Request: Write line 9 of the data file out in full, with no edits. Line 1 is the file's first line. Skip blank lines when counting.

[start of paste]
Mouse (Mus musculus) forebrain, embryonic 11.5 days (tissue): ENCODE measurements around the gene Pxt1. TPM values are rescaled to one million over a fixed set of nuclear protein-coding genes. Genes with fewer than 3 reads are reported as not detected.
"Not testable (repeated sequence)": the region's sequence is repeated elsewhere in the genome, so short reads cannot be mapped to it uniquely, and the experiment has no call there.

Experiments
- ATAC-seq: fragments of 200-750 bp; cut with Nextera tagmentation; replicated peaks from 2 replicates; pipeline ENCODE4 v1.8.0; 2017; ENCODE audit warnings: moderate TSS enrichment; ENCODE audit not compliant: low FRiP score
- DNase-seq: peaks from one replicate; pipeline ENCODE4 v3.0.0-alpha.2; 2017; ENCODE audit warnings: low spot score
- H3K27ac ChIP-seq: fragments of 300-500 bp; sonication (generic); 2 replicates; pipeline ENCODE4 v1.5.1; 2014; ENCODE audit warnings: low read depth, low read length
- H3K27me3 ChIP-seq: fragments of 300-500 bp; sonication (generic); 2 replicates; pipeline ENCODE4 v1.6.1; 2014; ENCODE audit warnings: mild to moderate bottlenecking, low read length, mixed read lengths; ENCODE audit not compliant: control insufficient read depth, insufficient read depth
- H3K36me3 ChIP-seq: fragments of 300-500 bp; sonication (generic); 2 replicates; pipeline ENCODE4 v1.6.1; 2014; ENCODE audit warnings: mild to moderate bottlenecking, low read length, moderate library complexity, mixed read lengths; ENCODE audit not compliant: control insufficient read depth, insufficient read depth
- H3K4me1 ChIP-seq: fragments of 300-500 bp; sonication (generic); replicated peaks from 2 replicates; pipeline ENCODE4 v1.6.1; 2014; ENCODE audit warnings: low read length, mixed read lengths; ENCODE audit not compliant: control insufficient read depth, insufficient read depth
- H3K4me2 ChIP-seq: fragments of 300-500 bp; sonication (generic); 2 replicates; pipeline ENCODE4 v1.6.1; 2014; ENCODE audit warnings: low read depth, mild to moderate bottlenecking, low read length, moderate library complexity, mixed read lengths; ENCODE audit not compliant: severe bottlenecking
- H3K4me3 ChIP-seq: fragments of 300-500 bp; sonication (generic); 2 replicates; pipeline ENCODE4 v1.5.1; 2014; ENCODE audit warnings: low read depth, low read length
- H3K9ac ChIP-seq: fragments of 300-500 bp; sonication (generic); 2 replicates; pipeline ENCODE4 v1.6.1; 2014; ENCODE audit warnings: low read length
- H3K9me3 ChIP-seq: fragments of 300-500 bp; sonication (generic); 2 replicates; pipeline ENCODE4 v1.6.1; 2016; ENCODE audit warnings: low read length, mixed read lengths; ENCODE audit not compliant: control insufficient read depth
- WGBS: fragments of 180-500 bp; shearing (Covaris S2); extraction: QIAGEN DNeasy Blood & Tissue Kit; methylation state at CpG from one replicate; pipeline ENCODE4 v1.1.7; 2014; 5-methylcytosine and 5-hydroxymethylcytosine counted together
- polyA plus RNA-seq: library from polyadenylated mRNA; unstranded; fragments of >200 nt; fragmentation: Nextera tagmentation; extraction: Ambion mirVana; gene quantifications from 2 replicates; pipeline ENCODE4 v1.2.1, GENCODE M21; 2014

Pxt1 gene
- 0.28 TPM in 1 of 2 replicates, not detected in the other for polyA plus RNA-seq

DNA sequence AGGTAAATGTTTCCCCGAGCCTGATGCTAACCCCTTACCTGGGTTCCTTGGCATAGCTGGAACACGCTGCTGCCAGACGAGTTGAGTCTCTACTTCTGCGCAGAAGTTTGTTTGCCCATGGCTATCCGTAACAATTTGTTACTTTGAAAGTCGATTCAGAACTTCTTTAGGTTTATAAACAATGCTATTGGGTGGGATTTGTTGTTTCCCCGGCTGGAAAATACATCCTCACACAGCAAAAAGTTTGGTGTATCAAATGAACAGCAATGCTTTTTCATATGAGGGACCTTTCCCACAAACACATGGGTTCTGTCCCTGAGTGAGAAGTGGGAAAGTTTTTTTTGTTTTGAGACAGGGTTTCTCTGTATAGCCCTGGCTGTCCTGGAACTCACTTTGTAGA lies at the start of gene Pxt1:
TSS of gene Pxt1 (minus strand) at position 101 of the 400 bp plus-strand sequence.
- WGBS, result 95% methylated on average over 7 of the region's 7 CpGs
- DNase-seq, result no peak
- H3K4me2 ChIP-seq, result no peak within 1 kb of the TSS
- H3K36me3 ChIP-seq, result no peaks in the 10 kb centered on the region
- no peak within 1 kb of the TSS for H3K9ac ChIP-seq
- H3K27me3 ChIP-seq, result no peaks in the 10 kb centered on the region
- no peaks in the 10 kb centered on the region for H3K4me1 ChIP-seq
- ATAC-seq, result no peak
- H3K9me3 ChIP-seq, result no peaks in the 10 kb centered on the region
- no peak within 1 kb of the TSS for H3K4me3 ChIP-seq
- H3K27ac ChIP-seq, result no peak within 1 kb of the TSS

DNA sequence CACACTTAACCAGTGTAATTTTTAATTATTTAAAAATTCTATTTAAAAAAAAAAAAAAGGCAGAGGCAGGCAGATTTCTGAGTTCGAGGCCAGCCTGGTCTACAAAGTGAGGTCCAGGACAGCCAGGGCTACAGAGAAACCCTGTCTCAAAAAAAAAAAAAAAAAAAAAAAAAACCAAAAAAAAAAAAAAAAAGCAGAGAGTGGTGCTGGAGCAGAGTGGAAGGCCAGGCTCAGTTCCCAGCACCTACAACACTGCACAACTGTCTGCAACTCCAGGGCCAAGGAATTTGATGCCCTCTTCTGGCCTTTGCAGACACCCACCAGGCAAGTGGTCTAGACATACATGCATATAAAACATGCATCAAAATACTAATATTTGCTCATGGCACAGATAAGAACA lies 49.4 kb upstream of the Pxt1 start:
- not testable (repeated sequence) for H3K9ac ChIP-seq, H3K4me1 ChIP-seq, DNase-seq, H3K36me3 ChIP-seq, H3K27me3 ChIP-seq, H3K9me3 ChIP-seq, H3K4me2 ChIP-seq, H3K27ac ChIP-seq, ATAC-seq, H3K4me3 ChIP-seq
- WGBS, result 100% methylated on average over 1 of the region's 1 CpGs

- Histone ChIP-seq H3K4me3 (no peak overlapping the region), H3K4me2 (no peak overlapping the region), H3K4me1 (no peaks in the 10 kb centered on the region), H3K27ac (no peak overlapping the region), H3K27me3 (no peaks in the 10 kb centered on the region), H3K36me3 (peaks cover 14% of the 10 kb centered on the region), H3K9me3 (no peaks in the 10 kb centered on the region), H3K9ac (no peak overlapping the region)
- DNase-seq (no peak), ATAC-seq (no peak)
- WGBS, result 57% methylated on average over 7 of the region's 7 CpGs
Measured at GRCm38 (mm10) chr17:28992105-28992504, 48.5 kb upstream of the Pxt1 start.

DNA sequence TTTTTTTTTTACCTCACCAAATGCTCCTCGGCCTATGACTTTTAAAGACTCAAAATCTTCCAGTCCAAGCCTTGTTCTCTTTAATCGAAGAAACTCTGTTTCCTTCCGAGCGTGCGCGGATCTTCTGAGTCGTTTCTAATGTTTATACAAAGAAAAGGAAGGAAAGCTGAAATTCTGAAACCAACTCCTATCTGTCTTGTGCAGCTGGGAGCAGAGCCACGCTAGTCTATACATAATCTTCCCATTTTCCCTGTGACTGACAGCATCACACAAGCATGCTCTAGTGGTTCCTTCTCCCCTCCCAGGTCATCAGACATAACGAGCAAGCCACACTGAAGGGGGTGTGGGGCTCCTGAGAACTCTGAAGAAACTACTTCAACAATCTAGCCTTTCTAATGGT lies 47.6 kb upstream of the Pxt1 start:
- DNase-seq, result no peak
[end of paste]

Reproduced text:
- H3K4me1 ChIP-seq: fragments of 300-500 bp; sonication (generic); replicated peaks from 2 replicates; pipeline ENCODE4 v1.6.1; 2014; ENCODE audit warnings: low read length, mixed read lengths; ENCODE audit not compliant: control insufficient read depth, insufficient read depth